Posted April 21, 2010 | © Photo courtesy of Dallas Summer Musicals
Imagine it’s been a long week - not too difficult, right? So you walk outside across a freshly manicured back lawn, hop into a comfy hammock, and relax to the sound of your favorite tunes wafting through the air (perhaps it’s something like WRR 101.1’s “A Night on the Town”). With your toe tapping and head swaying, you sing along in your mind as the music saturates your soul.
That’s what Dallas Summer Musicals’ currently running production of The Music of Andrew Lloyd Webber is like.
With a live onstage orchestra and a cast of vocal all-stars, the show features over 30 songs by the famous, award-winning composer of musicals like Cats, Jesus Christ Superstar, Sunset Boulevard, and Joseph and the Amazing Technicolor Dreamcoat..You don’t have to know his music to enjoy this show; but if you do, then all the better.
Spitfire Shoshana Bean, who played Elphaba in Wicked and headlined in the Las Vegas burlesque Peepshow, served up spunky attitude and showed much more than (as the lyrics state) “just a little touch of star quality” in songs like “Buenos Aires” from Evita and “One Rock ‘n’ Roll Too Many” from Starlight Express.
And if you missed The Phantom of the Opera while it was here or would just like another dose, you’ll appreciate the finale performance which included songs like “The Phantom of the Opera”, “The Music of the Night”, and “All I Ask of You”.Howard McGillin, who has played The Phantom over 2500 times on Broadway, had a voice so full and powerful that we wondered whether we even needed to be inside the Music Hall at Fair Park to hear it.Opposite him was Laurie Gayle Stephenson who starred on Broadway for over two years as Christine Daae in The Phantom of the Opera and whose voice was indeed angelic.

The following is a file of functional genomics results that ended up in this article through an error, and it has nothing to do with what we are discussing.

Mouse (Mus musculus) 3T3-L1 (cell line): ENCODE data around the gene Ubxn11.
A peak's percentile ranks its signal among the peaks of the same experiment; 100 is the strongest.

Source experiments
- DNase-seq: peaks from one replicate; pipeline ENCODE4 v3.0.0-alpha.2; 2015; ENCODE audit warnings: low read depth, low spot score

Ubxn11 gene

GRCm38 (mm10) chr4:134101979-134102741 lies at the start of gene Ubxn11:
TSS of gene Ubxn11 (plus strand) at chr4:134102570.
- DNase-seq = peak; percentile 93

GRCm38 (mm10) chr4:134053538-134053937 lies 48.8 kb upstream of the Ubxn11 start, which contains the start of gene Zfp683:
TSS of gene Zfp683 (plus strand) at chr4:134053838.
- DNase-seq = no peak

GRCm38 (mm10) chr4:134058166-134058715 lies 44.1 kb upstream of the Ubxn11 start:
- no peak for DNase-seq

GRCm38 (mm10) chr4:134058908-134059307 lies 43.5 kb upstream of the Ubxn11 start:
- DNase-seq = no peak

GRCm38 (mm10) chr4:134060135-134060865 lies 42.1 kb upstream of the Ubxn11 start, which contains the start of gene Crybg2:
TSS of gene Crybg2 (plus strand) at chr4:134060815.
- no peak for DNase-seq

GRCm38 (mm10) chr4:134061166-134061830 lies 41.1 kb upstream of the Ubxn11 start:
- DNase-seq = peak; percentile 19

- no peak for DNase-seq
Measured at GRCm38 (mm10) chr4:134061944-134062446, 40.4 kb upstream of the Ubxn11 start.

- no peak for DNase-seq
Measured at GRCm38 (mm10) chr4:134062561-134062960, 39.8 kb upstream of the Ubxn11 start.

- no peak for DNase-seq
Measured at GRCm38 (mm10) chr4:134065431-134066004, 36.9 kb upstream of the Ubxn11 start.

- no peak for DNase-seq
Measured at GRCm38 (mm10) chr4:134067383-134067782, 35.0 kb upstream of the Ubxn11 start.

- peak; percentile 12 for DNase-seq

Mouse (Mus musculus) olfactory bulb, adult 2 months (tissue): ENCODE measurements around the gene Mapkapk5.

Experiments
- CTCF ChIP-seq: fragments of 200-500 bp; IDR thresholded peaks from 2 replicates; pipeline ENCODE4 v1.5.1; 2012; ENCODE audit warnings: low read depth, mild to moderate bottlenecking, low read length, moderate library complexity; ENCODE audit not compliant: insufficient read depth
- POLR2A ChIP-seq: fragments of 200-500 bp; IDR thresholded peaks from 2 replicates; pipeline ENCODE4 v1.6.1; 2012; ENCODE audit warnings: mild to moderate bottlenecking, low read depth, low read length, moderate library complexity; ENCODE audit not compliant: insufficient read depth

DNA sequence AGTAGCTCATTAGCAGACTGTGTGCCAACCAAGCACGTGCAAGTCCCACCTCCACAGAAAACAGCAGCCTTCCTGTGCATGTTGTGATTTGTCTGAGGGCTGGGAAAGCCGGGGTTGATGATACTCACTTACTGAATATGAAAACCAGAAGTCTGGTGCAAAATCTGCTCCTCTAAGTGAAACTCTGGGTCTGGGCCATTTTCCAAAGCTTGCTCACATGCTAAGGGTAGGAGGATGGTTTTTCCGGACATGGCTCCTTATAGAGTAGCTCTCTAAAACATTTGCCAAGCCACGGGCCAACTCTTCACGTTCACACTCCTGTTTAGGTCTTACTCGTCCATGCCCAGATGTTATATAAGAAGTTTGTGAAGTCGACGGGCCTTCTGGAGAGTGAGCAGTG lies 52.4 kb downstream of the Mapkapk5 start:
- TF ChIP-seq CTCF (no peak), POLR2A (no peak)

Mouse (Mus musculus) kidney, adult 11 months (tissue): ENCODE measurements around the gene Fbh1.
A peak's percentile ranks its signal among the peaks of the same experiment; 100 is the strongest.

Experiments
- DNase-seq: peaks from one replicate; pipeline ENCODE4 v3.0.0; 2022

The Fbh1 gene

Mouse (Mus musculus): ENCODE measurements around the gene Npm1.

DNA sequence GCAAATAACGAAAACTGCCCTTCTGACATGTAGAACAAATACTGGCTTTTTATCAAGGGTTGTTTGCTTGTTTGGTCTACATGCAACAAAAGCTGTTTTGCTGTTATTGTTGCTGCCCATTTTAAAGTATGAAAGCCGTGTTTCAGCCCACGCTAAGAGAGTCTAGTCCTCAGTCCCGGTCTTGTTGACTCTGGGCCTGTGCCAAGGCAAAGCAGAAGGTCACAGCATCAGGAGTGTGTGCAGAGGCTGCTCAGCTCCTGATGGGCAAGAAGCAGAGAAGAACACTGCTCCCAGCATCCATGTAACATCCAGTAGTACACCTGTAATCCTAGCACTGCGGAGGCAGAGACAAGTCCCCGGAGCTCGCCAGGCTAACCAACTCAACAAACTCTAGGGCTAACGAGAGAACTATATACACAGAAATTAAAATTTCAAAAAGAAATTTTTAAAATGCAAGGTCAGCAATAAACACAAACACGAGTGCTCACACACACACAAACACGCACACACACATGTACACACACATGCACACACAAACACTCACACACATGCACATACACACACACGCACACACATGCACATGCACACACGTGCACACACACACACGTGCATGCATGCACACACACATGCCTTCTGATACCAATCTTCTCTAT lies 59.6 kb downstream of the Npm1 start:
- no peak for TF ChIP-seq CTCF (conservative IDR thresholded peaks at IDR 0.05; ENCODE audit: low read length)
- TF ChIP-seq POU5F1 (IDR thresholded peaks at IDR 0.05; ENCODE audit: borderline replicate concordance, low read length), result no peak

Even as performance-packed as the show was, it never felt rushed at all.On the contrary, we were kept entertained by the ebb and flow of the orchestra which at times stayed soft and melodic and at other times aroused a feeling of action, suspense, and drama.And kudos to lighting designer Brian Nason, whose creative rainbow display of gently rocking spotlights we could’ve watch for the entire two hours even if no one had been on stage.
With tickets starting as low as $15.00, you absolutely cannot go wrong with seating. Music is the focus of this show, and props and action are minimal, so you would definitely be able to enjoy the show in seating at the back of the theater just as much as those with seats closer to the stage.